Tag Archives: immigration

Some Notes on Fashion’s “Labor Problem”

Asian immigrant women garment workers walking the sidewalk, boycotting DKNY.In Aberrations in Black: Toward a Queer of Color Critique, Roderick Ferguson argues that industrial capital pursues labor regardless of labor’s “origins” while the political state secures its body politic through racial and gender regulations. He observes, “While capital can only reproduce itself by ultimately transgressing the boundaries of neighborhood, home, and region, the state positions itself as the protector of these boundaries.” Ferguson locates certain raced figures –the”transgendered mulatto,” the “out-of-wedlock mother”– as compelling scenes for these competing powers in the twentieth century, to which we might well add the “garment worker” in the new one. 

At the end of 2011 New York Fashion Week, fashion industry stalwarts including Oscar de la Renta, Brooks Brothers, and Diane von Furstenberg joined with New York City Mayor Michael Bloomberg in calling for immigration reforms and easier visa procedures for international workers. Here is the International Business Times:

Mayor Bloomberg announced that eleven leading designers, retailers, wholesalers, and entrepreneurs from the fashion industry have joined the Partnership for a New American Economy to make the case that sensible immigration reform will help American industry and grow the American economy.

The Partnership is an alliance between business leaders and mayors in the US launched by Mayor Bloomberg and Rupert Murdoch to influence public opinion and policymakers toward comprehensive immigration reform.

One of their major goals is to pursue the White House and the Congress to enact legislation in order to create a path for legal status of thousands of undocumented immigrants residing in the country.

New York City, being the hub of the fashion industry, has over 165,000 undocumented immigrants, accounting for 5.5 percent of the City’s workforce and 31 percent of its manufacturing jobs.

Here is Bloomberg’s statement from The New York Observer, which states the case for capital:
New York City is the fashion capital of the world, and that means thousands of jobs for our City – not only for models and designers, but also for seamstresses, deliverymen, clothing manufacturers and caterers…. But if international fashion companies face too many visa problems in America, they will simply move their billions in revenue and thousands of jobs to our competitors overseas. We need an immigration strategy that supports our businesses, instead of getting in their way.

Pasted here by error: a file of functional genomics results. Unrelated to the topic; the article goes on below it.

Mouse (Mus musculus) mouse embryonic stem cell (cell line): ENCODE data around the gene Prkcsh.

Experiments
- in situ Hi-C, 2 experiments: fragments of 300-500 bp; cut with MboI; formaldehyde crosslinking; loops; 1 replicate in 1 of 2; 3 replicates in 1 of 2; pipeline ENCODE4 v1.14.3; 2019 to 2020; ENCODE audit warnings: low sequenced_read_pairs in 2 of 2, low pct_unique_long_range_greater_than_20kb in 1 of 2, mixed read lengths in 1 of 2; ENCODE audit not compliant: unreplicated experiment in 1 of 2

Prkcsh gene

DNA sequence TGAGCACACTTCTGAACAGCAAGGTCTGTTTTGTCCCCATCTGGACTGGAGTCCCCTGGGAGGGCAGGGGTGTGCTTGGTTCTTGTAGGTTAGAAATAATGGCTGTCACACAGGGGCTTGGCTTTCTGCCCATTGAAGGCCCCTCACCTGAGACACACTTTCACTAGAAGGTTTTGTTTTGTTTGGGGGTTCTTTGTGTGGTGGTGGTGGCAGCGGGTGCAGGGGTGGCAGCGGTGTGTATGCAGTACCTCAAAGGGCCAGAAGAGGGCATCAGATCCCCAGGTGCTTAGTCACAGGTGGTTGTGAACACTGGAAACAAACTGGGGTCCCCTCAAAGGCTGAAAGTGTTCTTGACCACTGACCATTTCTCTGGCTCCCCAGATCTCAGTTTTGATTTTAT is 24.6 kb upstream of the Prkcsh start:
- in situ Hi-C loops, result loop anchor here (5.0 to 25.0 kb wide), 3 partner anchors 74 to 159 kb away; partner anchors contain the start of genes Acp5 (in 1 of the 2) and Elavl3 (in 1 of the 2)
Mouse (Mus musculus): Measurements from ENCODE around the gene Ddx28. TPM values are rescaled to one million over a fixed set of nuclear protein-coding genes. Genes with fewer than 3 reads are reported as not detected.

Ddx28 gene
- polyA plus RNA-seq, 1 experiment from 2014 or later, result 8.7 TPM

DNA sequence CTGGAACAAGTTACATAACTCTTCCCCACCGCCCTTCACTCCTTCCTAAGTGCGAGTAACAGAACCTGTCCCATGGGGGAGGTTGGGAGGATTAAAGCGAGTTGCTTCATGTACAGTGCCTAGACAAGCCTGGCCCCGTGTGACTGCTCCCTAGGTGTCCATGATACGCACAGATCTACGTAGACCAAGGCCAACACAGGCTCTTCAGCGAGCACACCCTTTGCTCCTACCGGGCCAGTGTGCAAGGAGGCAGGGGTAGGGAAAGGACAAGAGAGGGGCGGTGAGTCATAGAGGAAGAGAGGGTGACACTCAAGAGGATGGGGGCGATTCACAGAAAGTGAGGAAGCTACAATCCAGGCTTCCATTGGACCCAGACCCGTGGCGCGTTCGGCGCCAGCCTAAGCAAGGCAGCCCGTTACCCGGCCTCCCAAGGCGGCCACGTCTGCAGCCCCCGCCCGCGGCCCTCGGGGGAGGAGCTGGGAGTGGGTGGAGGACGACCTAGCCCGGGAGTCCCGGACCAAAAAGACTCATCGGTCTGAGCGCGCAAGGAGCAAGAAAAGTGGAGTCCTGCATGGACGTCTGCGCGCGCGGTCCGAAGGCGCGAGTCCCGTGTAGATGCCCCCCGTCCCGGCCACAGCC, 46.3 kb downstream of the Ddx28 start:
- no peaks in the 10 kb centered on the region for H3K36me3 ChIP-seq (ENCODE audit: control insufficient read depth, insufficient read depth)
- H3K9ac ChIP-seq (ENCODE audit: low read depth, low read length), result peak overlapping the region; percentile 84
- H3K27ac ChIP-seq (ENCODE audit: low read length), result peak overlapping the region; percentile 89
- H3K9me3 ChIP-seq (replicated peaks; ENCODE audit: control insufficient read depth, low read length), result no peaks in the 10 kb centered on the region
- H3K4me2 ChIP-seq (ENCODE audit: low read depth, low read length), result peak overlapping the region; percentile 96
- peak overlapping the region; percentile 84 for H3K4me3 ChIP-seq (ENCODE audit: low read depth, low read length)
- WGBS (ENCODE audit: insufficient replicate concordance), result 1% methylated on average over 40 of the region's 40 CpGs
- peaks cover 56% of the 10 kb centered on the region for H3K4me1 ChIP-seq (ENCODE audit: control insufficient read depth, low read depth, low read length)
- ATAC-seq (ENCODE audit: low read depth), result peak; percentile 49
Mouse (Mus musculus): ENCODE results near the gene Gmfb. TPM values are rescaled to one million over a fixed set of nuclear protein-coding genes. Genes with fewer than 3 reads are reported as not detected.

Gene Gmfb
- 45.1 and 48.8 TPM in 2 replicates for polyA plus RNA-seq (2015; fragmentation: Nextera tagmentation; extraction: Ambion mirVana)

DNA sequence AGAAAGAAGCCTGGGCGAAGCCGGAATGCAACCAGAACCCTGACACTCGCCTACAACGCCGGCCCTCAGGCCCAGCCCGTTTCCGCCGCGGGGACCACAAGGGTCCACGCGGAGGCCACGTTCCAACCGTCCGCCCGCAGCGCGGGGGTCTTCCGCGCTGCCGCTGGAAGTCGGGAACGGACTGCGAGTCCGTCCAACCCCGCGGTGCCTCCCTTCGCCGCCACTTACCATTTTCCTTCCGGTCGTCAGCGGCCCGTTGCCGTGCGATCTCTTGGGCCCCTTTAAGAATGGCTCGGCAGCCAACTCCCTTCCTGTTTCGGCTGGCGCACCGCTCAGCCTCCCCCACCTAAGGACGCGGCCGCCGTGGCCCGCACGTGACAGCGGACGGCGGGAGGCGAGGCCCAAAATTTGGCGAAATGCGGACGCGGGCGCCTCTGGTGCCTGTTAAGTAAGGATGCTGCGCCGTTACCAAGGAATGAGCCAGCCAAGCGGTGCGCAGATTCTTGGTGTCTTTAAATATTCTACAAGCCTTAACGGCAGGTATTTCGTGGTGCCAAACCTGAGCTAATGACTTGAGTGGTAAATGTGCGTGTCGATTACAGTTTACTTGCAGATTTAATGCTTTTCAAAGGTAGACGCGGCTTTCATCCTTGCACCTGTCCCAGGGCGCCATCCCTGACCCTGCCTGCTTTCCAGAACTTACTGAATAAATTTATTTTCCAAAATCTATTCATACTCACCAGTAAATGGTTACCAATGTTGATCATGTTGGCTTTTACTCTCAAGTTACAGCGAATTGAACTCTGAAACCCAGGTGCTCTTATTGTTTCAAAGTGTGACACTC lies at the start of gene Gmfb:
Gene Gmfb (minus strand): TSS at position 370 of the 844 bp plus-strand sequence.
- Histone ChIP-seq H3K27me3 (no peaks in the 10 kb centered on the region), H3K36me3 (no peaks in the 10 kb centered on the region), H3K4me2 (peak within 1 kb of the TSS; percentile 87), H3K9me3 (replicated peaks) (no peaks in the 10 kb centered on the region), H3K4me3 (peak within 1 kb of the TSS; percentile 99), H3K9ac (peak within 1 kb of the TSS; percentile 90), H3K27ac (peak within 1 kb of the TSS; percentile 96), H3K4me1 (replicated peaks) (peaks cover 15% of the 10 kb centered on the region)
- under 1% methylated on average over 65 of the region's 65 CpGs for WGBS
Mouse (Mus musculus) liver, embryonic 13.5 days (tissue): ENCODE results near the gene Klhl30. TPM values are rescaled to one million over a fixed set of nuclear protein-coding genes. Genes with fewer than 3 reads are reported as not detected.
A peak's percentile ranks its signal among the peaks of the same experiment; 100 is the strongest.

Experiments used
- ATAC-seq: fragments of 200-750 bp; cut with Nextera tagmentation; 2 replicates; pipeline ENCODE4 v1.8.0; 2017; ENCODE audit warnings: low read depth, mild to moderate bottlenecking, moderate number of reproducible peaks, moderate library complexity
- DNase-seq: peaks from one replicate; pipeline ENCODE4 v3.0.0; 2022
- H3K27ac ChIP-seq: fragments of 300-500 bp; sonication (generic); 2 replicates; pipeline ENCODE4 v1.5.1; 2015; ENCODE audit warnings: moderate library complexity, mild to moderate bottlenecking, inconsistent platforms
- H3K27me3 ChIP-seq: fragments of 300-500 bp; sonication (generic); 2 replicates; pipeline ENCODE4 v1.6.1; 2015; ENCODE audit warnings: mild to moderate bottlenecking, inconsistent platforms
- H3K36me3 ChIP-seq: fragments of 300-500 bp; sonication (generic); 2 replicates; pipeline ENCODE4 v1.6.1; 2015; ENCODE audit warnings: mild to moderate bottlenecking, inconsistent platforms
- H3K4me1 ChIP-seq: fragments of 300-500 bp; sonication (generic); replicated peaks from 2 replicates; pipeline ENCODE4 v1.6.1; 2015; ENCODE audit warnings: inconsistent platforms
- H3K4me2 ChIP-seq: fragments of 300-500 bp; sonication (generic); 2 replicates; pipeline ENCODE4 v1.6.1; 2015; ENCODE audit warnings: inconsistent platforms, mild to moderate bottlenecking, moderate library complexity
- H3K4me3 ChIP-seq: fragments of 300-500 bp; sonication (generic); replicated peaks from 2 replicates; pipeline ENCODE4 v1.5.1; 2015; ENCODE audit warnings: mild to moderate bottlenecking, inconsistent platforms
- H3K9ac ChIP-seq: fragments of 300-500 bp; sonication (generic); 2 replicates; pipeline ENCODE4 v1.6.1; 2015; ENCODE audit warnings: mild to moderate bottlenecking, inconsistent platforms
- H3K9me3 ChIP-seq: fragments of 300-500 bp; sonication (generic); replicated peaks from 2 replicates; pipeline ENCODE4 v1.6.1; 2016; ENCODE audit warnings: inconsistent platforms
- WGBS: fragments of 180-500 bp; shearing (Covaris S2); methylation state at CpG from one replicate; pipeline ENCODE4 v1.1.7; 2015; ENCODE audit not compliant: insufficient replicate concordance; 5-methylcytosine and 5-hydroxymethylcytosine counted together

Yes, we need a broad immigration rights movement that includes full legalization, especially for undocumented and low-wage workers whose access to visa and green card programs is limited (see the Brooklyn-based Audre Lorde Project’s statement on immigrant rights, for instance). But I’m positive that the answer is not recruiting labor to New York City in the name of fashion –which is also the name of industrial capital– even as the political state disestablishes social services and other welfare provision to immigrant and working-class communities.

We are in the midst of an historic push from the political state to further dismantle labor rights, and these calls for the state to “reform” its immigration laws are not accompanied by demands that the state also cease to produce more poverty. Michael Bloomberg may wish to increase the numbers of immigrants arriving to New York City because the local economy –which is hinged, in these statements, on the fashion industry– continues to “need” low-wage noncitizen labor, but the political state continues to divest its welfare responsibilities at a rapid pace. Diane von Furstenberg may call upon the United States’ self-image as a “nation built by immigrants,” but the garment industry is the historical scene for so much labor exploitation, especially of immigrants of color, and there is nothing in these statements to suggest that labor rights are on the table too.

My Politics of Fashion course just watched Made In L.A. (dir. Almudena Carracedo, 2007), a documentary following three Latina immigrants working in Los Angeles garment sweatshops on their three-year odyssey to win basic labor protections from Forever 21. Forever 21 settled in 2004, but soon moved much of their manufacturing overseas. (With the recent doubling in cotton prices, it remains to be seen if garment manufacturing will shift back to the United States to recoup costs in shipping.) Some clips are online!

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Filed under (AD)DRESSING GENDER & SEXUALITY, FASHION-INDUSTRIAL-STATE COMPLEX, FASHIONING RACE, LABOR AND THE CREATIVE ECONOMY, THEORY TO THINK WITH

Clothes Epidermalized, as Republican Representative Targets “Illegals”